Is he the clown he presents in public? If so, he may well have caught a public mood around the world, an affection for what we might call the steel buffoon. Look at Berlusconi, whose sex life makes Boris look like a fumbling teenager. Sarkozy is a fairly ludicrous figure, as were Bill Clinton and George W. These people succeed. The public certainly doesn't mind affairs, and it seems to enjoy a certain silliness. Perhaps it reminds them of themselves.

Purnell takes the view that the closer you get to Boris the less you like him. Certainly she has serious doubts. In her minatory, even finger-wagging conclusion, she says – in effect – that he should grow up. "He inspires sympathy and loyalty but rarely repays it … he disappoints more often than he offends … his chief achievement so far has merely been the accumulation of enormous fame."

Perhaps so, but until now everyone who has underestimated Boris's brains, resource and tactical nous has been proved wrong. If he loses the mayor's job next year, it will simply be another stepping stone, an opportunity to use the time to seek the next glittering prize.

Simon Hoggart's Send Up the Clowns is published by Guardian Books.

eddie
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Re: Meet the next UK Prime Minister: Boris Johnson

Post  Lee Van Queef on Sat Oct 08, 2011 6:09 am

I'm embarrassed that he is Mayor of our capital city. How on earth have Londoners found themselves in a position where they have to choose between Johnson or the odious Livingston? Two things that I can say in both of their favour: 1. They are both mildly amusing. 2. They more often than not say what they think - which is refreshing when compared to the majority of elected robots that exist now. This is a much needed trait for Mayor.

Can't ever see Boris being elected as Prime Minister. It's bizarre enough that Londoners believed he was an appropriate candidate. There is certainly an outside chance that he'll be leader of the Tories though.... IMO!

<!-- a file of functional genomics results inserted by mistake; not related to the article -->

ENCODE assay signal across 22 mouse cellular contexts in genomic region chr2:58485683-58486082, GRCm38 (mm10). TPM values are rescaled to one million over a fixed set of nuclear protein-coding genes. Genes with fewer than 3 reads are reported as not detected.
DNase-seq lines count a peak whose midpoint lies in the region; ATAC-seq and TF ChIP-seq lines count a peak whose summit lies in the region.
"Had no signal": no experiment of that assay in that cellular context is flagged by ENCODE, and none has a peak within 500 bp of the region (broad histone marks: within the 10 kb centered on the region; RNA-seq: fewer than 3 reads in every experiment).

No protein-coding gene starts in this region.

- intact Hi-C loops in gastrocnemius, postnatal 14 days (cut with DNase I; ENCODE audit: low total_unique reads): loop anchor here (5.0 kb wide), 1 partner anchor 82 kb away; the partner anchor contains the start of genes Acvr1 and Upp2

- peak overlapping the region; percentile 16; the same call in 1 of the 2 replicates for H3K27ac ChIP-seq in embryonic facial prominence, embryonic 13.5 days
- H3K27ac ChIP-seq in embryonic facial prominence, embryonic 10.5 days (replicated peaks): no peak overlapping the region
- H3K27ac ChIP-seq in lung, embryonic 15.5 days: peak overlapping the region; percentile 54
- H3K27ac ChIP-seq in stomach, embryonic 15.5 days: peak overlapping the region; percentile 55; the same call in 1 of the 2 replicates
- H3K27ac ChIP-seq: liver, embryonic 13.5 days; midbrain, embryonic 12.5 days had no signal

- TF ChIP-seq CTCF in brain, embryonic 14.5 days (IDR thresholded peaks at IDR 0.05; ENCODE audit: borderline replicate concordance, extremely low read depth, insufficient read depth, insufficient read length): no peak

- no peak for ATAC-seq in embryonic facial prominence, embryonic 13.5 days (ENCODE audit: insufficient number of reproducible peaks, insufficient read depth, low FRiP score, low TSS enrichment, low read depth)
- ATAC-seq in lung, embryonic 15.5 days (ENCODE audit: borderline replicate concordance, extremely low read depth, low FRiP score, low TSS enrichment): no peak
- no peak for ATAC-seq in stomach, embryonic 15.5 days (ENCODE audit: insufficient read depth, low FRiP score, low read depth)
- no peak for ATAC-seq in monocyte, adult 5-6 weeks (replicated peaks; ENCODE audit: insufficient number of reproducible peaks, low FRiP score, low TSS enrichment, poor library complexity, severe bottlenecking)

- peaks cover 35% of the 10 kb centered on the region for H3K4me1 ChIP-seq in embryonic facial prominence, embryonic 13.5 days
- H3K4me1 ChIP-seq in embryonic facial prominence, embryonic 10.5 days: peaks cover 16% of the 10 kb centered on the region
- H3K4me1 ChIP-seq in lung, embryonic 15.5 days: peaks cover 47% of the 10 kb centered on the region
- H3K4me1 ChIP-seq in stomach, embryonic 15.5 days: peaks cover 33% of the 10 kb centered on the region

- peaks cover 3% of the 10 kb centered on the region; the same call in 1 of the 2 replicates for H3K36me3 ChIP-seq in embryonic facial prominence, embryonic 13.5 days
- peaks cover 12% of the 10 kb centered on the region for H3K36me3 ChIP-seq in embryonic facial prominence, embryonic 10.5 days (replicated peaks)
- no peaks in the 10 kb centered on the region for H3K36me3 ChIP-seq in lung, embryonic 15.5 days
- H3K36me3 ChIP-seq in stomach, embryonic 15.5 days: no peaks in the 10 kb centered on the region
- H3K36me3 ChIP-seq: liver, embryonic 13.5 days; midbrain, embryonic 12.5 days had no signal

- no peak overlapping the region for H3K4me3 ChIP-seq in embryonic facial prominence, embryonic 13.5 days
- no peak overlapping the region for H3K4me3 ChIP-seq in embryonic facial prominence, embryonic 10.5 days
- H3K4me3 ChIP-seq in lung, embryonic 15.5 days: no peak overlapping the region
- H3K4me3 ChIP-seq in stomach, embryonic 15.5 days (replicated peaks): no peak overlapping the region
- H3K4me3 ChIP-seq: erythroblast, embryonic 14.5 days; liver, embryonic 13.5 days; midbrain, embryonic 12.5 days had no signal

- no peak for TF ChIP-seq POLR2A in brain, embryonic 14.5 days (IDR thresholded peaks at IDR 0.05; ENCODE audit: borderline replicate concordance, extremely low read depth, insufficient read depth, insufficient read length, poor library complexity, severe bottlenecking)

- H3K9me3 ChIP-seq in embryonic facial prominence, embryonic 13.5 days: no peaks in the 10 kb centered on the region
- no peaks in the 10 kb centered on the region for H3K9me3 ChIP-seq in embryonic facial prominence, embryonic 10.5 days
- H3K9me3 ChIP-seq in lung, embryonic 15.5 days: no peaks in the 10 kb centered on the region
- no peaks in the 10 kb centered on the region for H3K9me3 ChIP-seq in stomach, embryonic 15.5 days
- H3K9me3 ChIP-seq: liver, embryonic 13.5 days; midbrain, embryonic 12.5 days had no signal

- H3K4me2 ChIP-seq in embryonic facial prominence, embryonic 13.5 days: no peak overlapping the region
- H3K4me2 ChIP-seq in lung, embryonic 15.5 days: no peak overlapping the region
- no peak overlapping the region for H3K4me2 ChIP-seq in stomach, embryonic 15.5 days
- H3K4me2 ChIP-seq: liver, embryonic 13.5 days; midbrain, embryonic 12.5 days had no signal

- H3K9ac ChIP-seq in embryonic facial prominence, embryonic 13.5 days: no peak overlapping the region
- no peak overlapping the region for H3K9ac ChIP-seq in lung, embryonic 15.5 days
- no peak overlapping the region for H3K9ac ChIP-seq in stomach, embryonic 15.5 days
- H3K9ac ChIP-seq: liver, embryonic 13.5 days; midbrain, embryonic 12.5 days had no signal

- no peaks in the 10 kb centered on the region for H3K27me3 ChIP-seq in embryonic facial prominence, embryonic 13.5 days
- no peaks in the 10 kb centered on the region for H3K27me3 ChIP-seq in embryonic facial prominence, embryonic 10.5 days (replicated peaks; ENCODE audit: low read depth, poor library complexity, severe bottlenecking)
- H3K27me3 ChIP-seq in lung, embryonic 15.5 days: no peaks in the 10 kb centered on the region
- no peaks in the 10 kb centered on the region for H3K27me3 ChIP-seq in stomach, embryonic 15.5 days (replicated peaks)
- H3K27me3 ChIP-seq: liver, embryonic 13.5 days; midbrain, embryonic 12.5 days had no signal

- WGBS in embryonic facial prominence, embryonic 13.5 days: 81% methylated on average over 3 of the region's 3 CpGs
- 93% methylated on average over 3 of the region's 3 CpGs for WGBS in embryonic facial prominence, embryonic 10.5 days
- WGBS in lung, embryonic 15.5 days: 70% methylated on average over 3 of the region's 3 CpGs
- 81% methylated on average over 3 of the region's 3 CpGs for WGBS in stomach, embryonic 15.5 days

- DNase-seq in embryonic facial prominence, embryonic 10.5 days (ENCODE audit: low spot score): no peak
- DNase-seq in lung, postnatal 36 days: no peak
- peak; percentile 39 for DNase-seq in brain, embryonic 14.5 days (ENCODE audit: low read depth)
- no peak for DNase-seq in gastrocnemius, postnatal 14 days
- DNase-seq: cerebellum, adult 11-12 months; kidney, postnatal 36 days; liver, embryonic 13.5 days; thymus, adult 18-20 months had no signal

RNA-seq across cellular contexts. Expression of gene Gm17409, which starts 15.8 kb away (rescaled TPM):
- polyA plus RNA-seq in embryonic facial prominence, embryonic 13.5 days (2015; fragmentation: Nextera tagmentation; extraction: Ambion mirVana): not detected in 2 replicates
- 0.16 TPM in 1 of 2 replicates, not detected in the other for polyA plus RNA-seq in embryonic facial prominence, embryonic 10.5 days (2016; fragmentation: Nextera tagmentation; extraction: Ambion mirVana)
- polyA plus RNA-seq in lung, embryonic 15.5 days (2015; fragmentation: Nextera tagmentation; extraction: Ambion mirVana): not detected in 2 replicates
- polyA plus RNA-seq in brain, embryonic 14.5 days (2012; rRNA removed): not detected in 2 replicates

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Re: Meet the next UK Prime Minister: Boris Johnson

Post  eddie on Sat Oct 08, 2011 11:12 am

^

I think Boris is much more devious than you suggest: he's honed the Bertie Wooster-silly ass routine down to a fine art as a diversionary tactic when faced with awkward questions about serious matters of policy.

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Re: Meet the next UK Prime Minister: Boris Johnson

Post  Lee Van Queef on Sat Oct 08, 2011 9:33 pm

What gives you the impression I do not think him devious? It's not the case.

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Re: Meet the next UK Prime Minister: Boris Johnson

Post  eddie on Sat Oct 08, 2011 9:43 pm

TickleCockBridge wrote:What gives you the impression I do not think him devious? It's not the case.

Then why do you say, "They more often than not say what they think"? That's largely true of Livingstone, perhaps, but not of Boris who performs his 'silly ass' routine precisely to divert attention from what he really thinks (i.e. Tory social Darwinism, red in tooth and claw).

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Re: Meet the next UK Prime Minister: Boris Johnson

Post  Lee Van Queef on Sat Oct 08, 2011 9:53 pm

eddie wrote:
TickleCockBridge wrote:What gives you the impression I do not think him devious? It's not the case.

Then why do you say, "They more often than not say what they think"? That's largely true of Livingstone, perhaps, but not of Boris who performs his 'silly ass' routine precisely to divert attention from what he really thinks (i.e. Tory social Darwinism, red in tooth and claw).

Ah, I see, fair point. No, by that I meant more along the lines that they do not follow their party lines. And their is no way in hell I think Ken is any less devious. The man is a compulsive liar and manipulator. They are as bad as each other.

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Re: Meet the next UK Prime Minister: Boris Johnson

Post  eddie on Sat Oct 08, 2011 10:06 pm

TickleCockBridge wrote:they do not follow their party lines. And their is no way in hell I think Ken is any less devious. The man is a compulsive liar and manipulator. They are as bad as each other.

Both are ambitious politicians, self-promoting mavericks operating outside their respective party machines.

But Livingstone is, at least, a Londoner. Johnson is not.


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Re: Meet the next UK Prime Minister: Boris Johnson

Post  Lee Van Queef on Sat Oct 08, 2011 10:26 pm

It's a great shame that Labour picked Ken over the far better and likeable Oona King.

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Re: Meet the next UK Prime Minister: Boris Johnson

Post  eddie on Tue Dec 06, 2011 5:57 pm


Steve Bell. The Guardian.